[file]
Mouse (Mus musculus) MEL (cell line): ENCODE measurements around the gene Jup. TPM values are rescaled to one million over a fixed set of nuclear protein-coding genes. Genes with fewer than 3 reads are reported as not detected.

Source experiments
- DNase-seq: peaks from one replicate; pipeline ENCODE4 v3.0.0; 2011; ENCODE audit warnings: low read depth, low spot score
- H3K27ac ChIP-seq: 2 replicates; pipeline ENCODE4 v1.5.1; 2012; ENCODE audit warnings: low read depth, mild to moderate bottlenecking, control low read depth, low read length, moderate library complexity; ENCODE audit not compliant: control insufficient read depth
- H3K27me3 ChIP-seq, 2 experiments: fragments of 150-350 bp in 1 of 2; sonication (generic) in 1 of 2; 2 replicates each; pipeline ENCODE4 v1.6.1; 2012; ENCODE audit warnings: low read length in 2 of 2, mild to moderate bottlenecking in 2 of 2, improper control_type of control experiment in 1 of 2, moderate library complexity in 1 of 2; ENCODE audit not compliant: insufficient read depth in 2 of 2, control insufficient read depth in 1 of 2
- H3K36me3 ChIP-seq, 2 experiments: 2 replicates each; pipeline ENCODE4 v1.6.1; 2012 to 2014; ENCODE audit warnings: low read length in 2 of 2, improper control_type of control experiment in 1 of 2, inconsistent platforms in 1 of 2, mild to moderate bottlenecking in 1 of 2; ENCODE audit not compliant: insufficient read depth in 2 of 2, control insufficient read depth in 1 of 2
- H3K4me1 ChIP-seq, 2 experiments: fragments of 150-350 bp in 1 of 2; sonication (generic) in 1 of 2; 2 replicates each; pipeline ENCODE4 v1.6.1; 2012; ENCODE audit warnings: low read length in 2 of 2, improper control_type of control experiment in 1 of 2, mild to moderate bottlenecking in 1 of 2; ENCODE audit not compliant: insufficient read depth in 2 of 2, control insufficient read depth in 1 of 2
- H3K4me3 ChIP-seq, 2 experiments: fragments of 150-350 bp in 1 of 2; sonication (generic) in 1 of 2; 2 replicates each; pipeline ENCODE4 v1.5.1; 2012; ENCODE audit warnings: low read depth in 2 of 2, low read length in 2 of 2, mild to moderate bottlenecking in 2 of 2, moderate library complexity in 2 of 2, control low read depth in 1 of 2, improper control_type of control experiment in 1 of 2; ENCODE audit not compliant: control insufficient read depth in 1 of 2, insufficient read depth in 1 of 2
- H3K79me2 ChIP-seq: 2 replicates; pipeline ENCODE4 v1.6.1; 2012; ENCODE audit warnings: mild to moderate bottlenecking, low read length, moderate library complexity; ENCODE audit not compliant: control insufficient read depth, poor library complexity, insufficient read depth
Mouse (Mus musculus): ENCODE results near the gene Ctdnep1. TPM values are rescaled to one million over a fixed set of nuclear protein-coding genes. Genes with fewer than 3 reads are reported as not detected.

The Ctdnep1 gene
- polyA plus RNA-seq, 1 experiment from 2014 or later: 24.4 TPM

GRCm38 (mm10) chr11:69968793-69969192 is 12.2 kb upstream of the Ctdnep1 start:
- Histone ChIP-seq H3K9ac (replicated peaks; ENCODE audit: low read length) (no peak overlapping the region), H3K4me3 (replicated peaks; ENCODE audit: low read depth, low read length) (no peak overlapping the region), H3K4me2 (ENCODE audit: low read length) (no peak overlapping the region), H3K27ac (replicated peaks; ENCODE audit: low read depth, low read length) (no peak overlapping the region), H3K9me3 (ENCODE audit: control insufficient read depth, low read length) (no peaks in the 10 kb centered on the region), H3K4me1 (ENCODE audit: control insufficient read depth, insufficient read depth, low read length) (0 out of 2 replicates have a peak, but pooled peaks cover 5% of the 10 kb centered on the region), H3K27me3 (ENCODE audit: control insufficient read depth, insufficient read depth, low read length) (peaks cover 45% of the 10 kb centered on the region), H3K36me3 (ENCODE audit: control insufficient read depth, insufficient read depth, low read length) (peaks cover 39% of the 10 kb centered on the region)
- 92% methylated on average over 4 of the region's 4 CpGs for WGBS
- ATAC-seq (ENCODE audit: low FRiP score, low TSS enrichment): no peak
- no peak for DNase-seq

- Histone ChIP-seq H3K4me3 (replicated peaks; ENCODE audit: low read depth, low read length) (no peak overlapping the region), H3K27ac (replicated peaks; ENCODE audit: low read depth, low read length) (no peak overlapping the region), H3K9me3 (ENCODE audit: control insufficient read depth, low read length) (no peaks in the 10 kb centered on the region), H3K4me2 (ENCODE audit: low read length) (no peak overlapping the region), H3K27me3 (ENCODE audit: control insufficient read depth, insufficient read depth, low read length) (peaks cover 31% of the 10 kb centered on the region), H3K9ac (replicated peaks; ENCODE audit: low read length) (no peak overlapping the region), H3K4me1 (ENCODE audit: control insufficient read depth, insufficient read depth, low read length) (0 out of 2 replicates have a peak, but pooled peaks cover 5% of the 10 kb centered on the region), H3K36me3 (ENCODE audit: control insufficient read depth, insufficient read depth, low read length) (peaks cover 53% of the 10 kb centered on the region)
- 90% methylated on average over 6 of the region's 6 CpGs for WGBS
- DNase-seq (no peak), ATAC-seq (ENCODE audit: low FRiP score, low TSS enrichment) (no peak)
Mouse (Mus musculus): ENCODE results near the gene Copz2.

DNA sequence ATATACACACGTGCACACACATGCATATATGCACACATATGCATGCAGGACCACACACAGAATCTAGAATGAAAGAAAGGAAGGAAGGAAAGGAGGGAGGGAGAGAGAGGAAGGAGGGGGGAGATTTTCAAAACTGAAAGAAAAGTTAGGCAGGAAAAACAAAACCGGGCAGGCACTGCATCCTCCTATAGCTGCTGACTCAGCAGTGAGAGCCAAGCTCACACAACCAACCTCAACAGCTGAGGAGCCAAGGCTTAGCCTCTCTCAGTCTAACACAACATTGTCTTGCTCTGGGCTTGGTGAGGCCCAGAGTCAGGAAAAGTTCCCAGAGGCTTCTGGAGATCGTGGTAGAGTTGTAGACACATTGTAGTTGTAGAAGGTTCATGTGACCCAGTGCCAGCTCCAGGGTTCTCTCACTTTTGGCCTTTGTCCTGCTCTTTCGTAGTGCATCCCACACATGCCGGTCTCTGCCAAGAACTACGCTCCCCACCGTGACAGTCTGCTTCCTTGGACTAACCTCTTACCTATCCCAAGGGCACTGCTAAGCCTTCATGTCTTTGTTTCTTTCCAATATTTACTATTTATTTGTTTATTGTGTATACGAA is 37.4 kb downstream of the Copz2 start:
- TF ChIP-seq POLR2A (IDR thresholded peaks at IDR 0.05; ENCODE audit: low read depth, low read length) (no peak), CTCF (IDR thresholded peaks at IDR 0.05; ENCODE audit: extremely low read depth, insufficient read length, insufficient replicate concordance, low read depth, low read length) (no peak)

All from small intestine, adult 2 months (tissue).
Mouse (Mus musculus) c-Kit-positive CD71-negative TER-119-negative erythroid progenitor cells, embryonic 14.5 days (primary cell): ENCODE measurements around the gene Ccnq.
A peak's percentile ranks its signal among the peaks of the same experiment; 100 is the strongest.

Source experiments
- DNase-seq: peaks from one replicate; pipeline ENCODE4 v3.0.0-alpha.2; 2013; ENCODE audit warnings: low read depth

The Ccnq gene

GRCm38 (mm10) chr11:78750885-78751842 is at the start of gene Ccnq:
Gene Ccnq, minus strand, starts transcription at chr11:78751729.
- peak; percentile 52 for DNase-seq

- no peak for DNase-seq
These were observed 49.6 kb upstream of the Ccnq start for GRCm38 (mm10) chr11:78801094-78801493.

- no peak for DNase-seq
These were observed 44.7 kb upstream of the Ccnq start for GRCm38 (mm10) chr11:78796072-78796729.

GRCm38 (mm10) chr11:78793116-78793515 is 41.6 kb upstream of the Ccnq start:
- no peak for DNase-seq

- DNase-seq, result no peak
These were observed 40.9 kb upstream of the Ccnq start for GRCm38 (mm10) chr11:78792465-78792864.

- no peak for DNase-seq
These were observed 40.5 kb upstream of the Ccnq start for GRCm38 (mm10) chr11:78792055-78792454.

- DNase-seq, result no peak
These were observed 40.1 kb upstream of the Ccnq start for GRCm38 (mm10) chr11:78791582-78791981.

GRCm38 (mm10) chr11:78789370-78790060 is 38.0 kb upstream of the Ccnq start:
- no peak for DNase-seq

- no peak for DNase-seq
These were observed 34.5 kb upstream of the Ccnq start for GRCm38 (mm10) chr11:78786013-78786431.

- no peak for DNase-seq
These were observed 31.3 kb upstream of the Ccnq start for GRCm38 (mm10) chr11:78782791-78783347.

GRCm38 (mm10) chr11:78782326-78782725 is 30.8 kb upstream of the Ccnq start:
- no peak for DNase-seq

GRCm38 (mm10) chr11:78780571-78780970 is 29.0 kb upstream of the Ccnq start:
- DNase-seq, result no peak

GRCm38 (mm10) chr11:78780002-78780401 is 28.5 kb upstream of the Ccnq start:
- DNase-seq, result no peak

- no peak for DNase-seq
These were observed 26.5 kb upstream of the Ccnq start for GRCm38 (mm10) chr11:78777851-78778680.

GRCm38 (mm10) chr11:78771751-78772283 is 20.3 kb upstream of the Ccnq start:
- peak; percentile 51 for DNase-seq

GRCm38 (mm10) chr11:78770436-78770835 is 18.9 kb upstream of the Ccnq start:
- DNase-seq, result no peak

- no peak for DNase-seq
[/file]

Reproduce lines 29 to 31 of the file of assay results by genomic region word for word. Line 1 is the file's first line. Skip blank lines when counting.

The Ccnq gene

GRCm38 (mm10) chr11:78750885-78751842 is at the start of gene Ccnq:
Gene Ccnq, minus strand, starts transcription at chr11:78751729.